He briefly touched on the topic of upcoming collective bargaining negotiations with players ahead of the 2020 expiration of the current agreement. He said he is “not a fan” of the current, four-game preseason schedule and reiterated previous statements that the league is exploring an expanded regular season and playoff pool. (The NFL Players Association has long pushed back on the notion of adding more games, citing injury risk and other factors.)
Not a word was spoken about the ongoing saga of Colin Kaepernick. The former San Francisco 49ers quarterback, out of the game for nearly three years amid a swirl of controversy, has re-entered the headlines this week after a workout for him with NFL teams was arranged and then widely criticized.
The subject of Kaepernick was seemingly taken off the table at the start of the session by moderator James Brown, host of The NFL Today on CBS. “I know there’s some pretty salient news, some important news that’s breaking in the world of the NFL,” Brown said, without naming Kaepernick. “Roger and I are going to stick to the topic here: ‘100 Seasons and Counting,'” the official name of the session. “It would take us all day to deal with what the breaking news is,” Brown said. “We’ll deal with that at the appropriate time and we only have 25 minutes.”
It turned out there was one subject Goodell was glad to expound on, and it was (irony alert) the state of sports media. In teeing up the question, Brown read from an index card. “I’m very personally interested in this next topic, the evolution of sportswriters and journalism,” Brown said. “I really want to hear your answer to this one.” Goodell interjected with a chuckle, “I don’t know what’s coming.” Brown, nodding to the highly scripted nature of the session, advised, “You wrote it!”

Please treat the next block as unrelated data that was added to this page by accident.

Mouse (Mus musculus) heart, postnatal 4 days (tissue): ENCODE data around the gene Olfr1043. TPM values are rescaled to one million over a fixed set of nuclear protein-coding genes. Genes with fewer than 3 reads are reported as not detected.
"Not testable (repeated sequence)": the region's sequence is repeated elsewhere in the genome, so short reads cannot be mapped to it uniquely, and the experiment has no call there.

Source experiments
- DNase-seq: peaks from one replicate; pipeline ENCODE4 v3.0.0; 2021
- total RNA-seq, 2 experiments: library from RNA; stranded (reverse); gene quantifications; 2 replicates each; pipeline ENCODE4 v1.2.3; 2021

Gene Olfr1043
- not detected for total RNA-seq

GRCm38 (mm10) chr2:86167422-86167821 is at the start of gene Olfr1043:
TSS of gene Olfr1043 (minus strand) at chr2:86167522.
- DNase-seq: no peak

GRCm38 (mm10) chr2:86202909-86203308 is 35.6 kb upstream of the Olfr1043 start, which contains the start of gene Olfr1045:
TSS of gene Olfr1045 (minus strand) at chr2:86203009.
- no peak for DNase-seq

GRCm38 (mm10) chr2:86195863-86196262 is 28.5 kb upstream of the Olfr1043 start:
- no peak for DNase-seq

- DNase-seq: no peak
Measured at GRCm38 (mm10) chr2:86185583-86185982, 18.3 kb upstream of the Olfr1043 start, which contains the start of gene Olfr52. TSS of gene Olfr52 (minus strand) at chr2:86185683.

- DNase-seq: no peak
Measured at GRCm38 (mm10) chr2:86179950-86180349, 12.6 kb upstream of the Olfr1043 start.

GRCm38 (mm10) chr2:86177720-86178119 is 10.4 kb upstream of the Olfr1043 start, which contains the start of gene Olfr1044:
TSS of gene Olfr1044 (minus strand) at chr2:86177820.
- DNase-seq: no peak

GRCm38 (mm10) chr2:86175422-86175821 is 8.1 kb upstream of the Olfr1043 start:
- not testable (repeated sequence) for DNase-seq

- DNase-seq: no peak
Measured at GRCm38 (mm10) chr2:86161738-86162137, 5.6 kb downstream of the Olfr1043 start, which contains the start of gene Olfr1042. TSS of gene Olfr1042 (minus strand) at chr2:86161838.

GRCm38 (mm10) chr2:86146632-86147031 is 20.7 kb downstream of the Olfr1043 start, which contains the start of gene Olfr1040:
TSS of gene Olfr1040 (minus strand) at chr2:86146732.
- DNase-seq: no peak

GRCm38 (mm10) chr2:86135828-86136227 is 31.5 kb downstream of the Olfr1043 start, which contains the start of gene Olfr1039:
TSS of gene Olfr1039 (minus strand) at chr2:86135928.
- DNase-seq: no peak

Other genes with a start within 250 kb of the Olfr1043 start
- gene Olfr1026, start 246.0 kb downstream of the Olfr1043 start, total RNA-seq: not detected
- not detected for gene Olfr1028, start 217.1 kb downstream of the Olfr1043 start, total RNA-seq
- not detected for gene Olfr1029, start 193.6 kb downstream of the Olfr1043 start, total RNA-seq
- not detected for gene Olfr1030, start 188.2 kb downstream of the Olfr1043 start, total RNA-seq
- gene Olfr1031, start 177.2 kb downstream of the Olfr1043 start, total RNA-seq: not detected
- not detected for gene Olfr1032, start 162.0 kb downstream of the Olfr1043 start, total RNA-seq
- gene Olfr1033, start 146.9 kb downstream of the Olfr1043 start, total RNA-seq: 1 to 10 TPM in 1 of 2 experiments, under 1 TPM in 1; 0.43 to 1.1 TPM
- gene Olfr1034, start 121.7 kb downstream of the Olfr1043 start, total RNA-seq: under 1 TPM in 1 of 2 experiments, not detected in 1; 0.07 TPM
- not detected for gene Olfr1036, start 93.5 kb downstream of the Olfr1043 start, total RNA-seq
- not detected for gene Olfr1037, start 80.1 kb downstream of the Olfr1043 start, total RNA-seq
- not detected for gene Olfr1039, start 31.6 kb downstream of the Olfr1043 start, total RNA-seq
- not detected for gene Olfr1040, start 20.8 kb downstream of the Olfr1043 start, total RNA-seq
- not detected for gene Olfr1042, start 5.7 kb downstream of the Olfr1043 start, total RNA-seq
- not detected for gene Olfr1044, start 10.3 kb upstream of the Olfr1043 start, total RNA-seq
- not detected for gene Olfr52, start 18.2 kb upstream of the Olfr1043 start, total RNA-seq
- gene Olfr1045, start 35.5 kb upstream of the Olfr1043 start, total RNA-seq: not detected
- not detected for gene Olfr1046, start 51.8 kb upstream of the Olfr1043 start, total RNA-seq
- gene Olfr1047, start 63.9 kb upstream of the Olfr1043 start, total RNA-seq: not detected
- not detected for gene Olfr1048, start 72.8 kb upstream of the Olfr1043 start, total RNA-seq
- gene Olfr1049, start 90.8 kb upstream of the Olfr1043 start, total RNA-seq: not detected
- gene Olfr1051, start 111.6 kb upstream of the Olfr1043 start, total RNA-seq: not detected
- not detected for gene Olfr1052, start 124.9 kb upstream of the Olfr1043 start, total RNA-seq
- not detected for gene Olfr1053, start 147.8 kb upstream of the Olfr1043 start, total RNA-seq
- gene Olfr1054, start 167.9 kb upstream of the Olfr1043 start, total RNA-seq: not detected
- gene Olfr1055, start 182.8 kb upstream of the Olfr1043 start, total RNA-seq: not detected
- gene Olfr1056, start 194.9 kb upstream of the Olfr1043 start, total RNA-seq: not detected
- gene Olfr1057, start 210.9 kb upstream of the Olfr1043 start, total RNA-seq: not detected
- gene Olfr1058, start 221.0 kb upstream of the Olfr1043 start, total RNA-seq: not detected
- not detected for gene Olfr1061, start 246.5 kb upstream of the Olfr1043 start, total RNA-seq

The audience let out a giggle, and then Goodell proceeded to lodge a general complaint, after first acknowledging that he is married to former Fox News anchor Jane Skinner. “There’s so much out there, so many quote-unquote ‘journalists.’ I think it’s changed dramatically,” he said. “There’s no longer a focus on doing credible pieces that stand the test of time, that are sourced properly and backed up. It’s who gets there first. Who gets it out first, and it doesn’t matter if it’s right. Just get it out.”
Goodell didn’t mention any journalists or outlets by name. “That’s probably unpopular with a lot of people here, but I believe that,” he added. The new approaches are “difficult to manage at times, because you spend a lot of time trying to clean up things that, if they had just called, if we had just had the opportunity to give a different perspective, maybe they’d consider that. But there’s so much out there that they’ve got to go fast. Speed. You no longer have a deadline. It’s now. Somebody could be out there tweeting this right now. It’s the way of the world. You can’t fight it. You just have to learn how to manage it.”
The stagecraft of the session wasn’t the only moment during the Paley conference when boundaries were drawn. The day’s agenda began with a panel featuring former U.S. Secretaries of State James Baker and Henry Kissinger, but Paley declared the session to be “off the record,” repeating the same classification for a later session about media M&A. That’s not unheard-of at Wall Street investment conferences or certain other high-level gatherings, but less common at an institution devoted to media.
Brown closed the session with Goodell by joking that he hoped he had passed muster as a moderator. “You’re now appointed Deputy Commissioner,” Goodell smiled. He took no questions from the audience.
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